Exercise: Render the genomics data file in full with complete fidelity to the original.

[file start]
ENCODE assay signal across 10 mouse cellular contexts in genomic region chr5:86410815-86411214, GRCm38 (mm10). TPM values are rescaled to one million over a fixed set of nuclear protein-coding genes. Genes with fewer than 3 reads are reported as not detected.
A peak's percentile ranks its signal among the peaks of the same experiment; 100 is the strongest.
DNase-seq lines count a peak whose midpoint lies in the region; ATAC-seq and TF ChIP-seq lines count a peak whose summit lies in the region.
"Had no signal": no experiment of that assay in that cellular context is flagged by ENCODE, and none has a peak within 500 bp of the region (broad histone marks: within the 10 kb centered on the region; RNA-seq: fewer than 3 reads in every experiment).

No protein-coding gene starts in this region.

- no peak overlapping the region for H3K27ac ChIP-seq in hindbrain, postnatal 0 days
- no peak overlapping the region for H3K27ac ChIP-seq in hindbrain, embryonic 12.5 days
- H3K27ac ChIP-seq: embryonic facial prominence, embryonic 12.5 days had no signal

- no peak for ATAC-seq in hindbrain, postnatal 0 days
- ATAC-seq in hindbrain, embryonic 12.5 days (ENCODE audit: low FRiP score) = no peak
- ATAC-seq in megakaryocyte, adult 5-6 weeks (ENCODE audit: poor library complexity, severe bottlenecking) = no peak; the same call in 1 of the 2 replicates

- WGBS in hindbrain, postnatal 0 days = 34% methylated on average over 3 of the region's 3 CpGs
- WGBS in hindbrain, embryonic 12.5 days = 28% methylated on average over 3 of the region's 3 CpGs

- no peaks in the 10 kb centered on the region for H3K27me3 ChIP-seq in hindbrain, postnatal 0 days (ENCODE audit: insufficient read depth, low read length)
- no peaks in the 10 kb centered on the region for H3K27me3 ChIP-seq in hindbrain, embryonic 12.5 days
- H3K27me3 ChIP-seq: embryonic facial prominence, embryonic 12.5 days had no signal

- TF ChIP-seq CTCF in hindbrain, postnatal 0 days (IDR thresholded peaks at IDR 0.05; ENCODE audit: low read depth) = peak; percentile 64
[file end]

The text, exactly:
ENCODE assay signal across 10 mouse cellular contexts in genomic region chr5:86410815-86411214, GRCm38 (mm10). TPM values are rescaled to one million over a fixed set of nuclear protein-coding genes. Genes with fewer than 3 reads are reported as not detected.
A peak's percentile ranks its signal among the peaks of the same experiment; 100 is the strongest.
DNase-seq lines count a peak whose midpoint lies in the region; ATAC-seq and TF ChIP-seq lines count a peak whose summit lies in the region.
"Had no signal": no experiment of that assay in that cellular context is flagged by ENCODE, and none has a peak within 500 bp of the region (broad histone marks: within the 10 kb centered on the region; RNA-seq: fewer than 3 reads in every experiment).

No protein-coding gene starts in this region.

- no peak overlapping the region for H3K27ac ChIP-seq in hindbrain, postnatal 0 days
- no peak overlapping the region for H3K27ac ChIP-seq in hindbrain, embryonic 12.5 days
- H3K27ac ChIP-seq: embryonic facial prominence, embryonic 12.5 days had no signal

- no peak for ATAC-seq in hindbrain, postnatal 0 days
- ATAC-seq in hindbrain, embryonic 12.5 days (ENCODE audit: low FRiP score) = no peak
- ATAC-seq in megakaryocyte, adult 5-6 weeks (ENCODE audit: poor library complexity, severe bottlenecking) = no peak; the same call in 1 of the 2 replicates

- WGBS in hindbrain, postnatal 0 days = 34% methylated on average over 3 of the region's 3 CpGs
- WGBS in hindbrain, embryonic 12.5 days = 28% methylated on average over 3 of the region's 3 CpGs

- no peaks in the 10 kb centered on the region for H3K27me3 ChIP-seq in hindbrain, postnatal 0 days (ENCODE audit: insufficient read depth, low read length)
- no peaks in the 10 kb centered on the region for H3K27me3 ChIP-seq in hindbrain, embryonic 12.5 days
- H3K27me3 ChIP-seq: embryonic facial prominence, embryonic 12.5 days had no signal

- TF ChIP-seq CTCF in hindbrain, postnatal 0 days (IDR thresholded peaks at IDR 0.05; ENCODE audit: low read depth) = peak; percentile 64